In the case of the 2015-2016 men’s basketball team, three freshmen were able to make significant contributions at the beginning of their college careers.

Levan Shawn Alston, Jr., Trey Lowe and Ernest Aflakpui made their mark on Temple’s court at a young age. While all three said the transition from high school to college athletics brought about certain difficulties, they were all able to enroll in the program over the summer and make the process a bit easier.

 “Being here over the summer was helpful,” Alston Jr. said, guard and forward for the team. “It helped me balance athletics with classes, so I was ready by August.”

While Alston Jr. believes the summer helped him adapt to his new, more hectic schedule, Lowe says he was able to focus on improving his skills as a basketball player.

 “Over the summer, I was able to play against bigger, stronger and faster athletes, which helped me prepare for the college level,” Lowe said.

Aflakpui, affectionately known as  “Big Ern,” had the misfortune of coming into the season with an injury. The center was able to work his way into the lineup after recovering. He said that if the coaches see players are putting in the effort, they will get to play no matter what year they are.

 “Before the season started, I was just focused on getting healthy and being able to practice,” Aflakpui said.  “Once I was cleared to participate, I began to work hard. If Coach Dunphy sees that you are working hard enough, he’ll give you minutes.”

Head Coach Fran Dunphy said he couldn’t be more pleased with how they have handled themselves during the season.

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Head Coach Fran Dunphy 

 “All three have done a terrific job,” Dunphy said. “They have no fear and showed that they want to participate and make contributions. They’ve exceeded my expectations.”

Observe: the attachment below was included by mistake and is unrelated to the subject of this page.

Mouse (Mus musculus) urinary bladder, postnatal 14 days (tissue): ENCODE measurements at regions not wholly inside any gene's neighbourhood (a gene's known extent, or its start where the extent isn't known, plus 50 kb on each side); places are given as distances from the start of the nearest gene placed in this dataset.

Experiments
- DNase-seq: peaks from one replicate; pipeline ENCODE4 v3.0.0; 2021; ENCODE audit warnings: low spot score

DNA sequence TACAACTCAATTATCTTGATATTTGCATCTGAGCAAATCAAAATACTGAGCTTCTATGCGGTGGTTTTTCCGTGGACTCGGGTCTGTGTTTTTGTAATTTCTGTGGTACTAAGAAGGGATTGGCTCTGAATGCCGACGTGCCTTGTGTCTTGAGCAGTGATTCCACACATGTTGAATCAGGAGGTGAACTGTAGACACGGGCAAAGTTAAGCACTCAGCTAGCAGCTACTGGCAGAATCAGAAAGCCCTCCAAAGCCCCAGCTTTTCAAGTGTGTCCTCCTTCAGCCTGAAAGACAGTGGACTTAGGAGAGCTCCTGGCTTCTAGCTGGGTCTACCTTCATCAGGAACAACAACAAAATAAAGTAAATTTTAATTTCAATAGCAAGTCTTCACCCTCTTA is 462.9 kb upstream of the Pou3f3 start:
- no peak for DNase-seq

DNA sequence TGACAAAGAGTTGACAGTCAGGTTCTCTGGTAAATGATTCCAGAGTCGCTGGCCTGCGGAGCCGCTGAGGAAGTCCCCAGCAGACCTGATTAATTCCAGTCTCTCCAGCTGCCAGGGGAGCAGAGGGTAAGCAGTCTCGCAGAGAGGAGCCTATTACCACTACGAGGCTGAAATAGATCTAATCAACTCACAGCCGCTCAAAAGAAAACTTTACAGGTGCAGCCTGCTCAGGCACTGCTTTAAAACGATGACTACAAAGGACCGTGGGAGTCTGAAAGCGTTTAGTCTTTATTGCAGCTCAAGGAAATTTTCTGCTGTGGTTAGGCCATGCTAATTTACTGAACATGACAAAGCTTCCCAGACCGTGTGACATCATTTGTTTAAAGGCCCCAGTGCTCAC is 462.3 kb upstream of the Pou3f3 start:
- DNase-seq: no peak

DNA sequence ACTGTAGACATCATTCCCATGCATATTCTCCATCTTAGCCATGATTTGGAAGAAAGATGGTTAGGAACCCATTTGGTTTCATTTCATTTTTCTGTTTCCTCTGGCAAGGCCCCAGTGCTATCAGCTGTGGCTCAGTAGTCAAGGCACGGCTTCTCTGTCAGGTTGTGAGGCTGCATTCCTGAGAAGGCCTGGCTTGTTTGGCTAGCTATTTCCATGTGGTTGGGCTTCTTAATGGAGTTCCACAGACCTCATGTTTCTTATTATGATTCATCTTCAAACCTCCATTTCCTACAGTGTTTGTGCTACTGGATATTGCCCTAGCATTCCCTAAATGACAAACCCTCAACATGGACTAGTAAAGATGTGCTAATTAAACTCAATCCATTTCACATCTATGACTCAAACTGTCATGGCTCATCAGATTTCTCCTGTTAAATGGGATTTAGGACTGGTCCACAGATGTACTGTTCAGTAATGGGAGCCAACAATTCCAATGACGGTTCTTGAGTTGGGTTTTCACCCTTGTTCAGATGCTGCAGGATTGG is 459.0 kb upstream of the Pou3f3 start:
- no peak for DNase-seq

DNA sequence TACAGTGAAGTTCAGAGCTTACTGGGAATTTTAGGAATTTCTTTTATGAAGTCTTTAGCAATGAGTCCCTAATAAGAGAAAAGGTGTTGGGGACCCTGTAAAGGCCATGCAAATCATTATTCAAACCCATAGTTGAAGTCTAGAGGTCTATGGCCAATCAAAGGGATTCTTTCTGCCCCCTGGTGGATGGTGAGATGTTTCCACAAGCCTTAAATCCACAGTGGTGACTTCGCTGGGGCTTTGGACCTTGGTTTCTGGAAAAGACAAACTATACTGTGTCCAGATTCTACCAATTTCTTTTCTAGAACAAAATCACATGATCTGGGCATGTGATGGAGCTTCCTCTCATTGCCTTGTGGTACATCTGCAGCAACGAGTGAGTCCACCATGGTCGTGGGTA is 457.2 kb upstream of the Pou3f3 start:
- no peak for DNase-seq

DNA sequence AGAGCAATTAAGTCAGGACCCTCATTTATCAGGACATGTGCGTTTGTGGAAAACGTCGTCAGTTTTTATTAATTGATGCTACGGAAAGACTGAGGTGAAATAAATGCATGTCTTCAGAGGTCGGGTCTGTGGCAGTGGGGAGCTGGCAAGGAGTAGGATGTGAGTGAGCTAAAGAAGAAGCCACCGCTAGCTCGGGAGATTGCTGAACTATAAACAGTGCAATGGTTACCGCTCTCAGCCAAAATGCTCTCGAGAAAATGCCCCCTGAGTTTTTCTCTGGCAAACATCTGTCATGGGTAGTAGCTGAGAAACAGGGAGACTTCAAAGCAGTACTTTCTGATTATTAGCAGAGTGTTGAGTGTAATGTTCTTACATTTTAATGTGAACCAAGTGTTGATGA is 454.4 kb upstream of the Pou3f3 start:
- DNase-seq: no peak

Being able to get consistent playing time as freshmen has certainly helped the three in the short term, and according to them, will pay off in the future.

 “This year has given me a lot of insight on how basketball games can go, so by the time I’m an upperclassman I’ll have learned what it takes to win the close games,” Alston Jr. said.

 “It’s a great experience to learn from some of the older guys, so when it’s my turn I can teach the young guys the ropes,” Lowe added.

With a chance to be on the team for possibly five years, Dunphy knows this trio has the potential to become even better players over the course of their careers.

 “The three of them are huge to our future, and I think they’ll be terrific college basketball players,” Dunphy said.

Written by Joseph Williams

Photographed by Jademan Baker

The Women’s Gymnastics Team

Creating a New Start

Above every other practice, the women’s rowing team values teamwork. Lily Papaleo, the captain of the rowing team, said the sport demands a high amount of strength and endurance, as well as working with other teammates.

Papaleo fell in love with rowing years ago and has not looked back since.

 “I started rowing as a freshman in high school and got hooked on the competitiveness and camaraderie involved in the sport,” Papaleo said. “I knew I couldn’t give it up, so I only looked at schools with rowing teams.”

Papaleo is a senior at Temple majoring in strategic communications with an organizational leadership concentration. She can be described as competitive and committed, which she uses to help lead the team.